Addiction Is A Choice Or A Disease
It is considered that addiction is one of the most prominent social problems in the society today. There is an increasing number of people who are getting involved into this problem. Certainly, it is considered that the young ones or the youth are the common victim in this issue.
For instance, there are about 650,000 up to 2.4 million cocaine addicts in the United States in the year 2002 and most of them are youth (Addiction Rates And Drug Legalization, n.d.). From here, I would say that addiction should be cited as a personal choice rather of classification as a disease.
I would say that addiction could possibly be manifestations of a person’s weakness. Hence, I would say that people who become addicted to a particular object or behavior do not possess the will to fight the temptation of addiction and abuse. Moreover, there is no disorder that forces an individual to try drugs for the time. With this, it is fair enough to say that addiction could also be accounted as an indication of an individual’s weakness of character.
More significantly, every individual or person living in this world is entitled to have their own right choose and are likewise bestowed the decision that they make for their personal welfare. Hence, as a citizen of a democratic country, people are entitled to have absolute freedom, which allows a person to do whatever he or she prefers according on his or her desire.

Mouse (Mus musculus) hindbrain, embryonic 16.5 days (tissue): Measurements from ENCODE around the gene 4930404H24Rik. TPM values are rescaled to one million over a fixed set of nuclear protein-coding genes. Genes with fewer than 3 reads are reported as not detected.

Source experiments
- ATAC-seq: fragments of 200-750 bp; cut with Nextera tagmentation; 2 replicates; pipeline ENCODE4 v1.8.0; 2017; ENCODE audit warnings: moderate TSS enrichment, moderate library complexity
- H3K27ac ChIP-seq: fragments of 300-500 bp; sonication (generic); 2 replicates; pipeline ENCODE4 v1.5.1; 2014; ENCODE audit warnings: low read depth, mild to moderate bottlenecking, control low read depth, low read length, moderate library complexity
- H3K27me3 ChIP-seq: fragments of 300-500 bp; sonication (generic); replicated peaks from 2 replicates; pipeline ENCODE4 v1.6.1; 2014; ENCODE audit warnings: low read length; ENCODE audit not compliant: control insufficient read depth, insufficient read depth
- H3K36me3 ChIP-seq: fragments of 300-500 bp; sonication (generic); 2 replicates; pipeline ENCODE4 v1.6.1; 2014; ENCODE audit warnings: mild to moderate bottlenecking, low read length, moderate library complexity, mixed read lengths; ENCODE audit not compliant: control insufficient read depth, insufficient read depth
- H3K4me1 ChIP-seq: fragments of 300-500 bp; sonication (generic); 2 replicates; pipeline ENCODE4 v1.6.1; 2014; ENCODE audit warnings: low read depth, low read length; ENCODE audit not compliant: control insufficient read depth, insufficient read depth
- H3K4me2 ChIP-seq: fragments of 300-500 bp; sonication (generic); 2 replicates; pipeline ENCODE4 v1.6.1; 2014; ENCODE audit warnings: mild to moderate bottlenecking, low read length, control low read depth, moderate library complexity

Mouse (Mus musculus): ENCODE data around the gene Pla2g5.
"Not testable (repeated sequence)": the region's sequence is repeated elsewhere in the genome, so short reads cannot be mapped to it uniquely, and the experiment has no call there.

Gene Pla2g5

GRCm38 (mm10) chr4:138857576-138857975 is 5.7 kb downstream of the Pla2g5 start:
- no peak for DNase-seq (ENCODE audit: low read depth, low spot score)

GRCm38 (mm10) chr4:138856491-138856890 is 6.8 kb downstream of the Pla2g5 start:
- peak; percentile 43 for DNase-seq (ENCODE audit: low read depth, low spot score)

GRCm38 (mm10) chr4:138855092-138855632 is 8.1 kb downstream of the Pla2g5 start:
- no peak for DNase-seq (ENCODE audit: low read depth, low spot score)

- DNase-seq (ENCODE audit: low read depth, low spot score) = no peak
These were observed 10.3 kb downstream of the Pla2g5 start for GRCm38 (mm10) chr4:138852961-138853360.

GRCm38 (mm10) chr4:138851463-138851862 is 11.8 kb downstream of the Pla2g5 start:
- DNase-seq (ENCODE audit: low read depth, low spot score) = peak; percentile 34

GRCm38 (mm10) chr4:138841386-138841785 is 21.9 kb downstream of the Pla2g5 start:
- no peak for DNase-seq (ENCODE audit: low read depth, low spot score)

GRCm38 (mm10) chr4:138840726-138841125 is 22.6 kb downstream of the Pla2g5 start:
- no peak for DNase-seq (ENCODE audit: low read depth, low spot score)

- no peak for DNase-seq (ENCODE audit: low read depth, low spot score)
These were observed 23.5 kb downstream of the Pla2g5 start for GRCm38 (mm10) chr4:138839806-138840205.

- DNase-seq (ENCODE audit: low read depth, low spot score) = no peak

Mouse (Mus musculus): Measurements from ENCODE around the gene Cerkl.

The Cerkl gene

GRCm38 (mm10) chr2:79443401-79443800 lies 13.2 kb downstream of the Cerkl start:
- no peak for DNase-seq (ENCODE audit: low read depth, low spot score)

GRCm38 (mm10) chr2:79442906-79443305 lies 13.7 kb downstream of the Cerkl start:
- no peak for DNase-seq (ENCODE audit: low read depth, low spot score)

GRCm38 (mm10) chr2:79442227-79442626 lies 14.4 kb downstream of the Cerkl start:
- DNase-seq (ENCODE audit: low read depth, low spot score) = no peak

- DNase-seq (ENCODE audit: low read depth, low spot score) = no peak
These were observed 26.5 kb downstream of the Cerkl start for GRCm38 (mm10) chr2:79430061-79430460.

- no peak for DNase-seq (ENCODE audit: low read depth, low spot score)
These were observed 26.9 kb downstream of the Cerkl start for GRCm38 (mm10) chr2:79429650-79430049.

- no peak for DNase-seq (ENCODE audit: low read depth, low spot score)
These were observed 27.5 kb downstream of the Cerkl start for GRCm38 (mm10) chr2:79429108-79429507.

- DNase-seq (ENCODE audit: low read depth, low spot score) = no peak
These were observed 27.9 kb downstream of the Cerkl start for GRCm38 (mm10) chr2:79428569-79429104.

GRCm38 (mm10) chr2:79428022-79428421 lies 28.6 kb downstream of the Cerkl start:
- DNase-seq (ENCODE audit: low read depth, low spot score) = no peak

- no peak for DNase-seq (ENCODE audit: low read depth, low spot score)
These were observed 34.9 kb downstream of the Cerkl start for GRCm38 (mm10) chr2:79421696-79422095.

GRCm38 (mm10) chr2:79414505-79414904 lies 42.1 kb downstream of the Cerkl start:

Thus, addiction is indeed a personal choice, whereas an individual or a person is accountable for his or her actions. Nonetheless, it is fair enough to say that addiction should never be considered as something that is entirely laid on personal decisions and has nothing to do with any other disease or disorder. In the end, the argument that addiction is a disease is empirically unsupported with scientific facts and information, which would strengthen this contention (Schaler, 2002).
Schaler J. (2002). Addiction Is a Choice. Retrieved August 13, 2008, from http://www.psychiatrictimes.com/display/article/10168/47476
Addiction Rates And Drug Legalization. (n.d.). Retrieved August 13, 2008, from http://www.druglibrary.org/schaffer/debate/myths/myths2.htm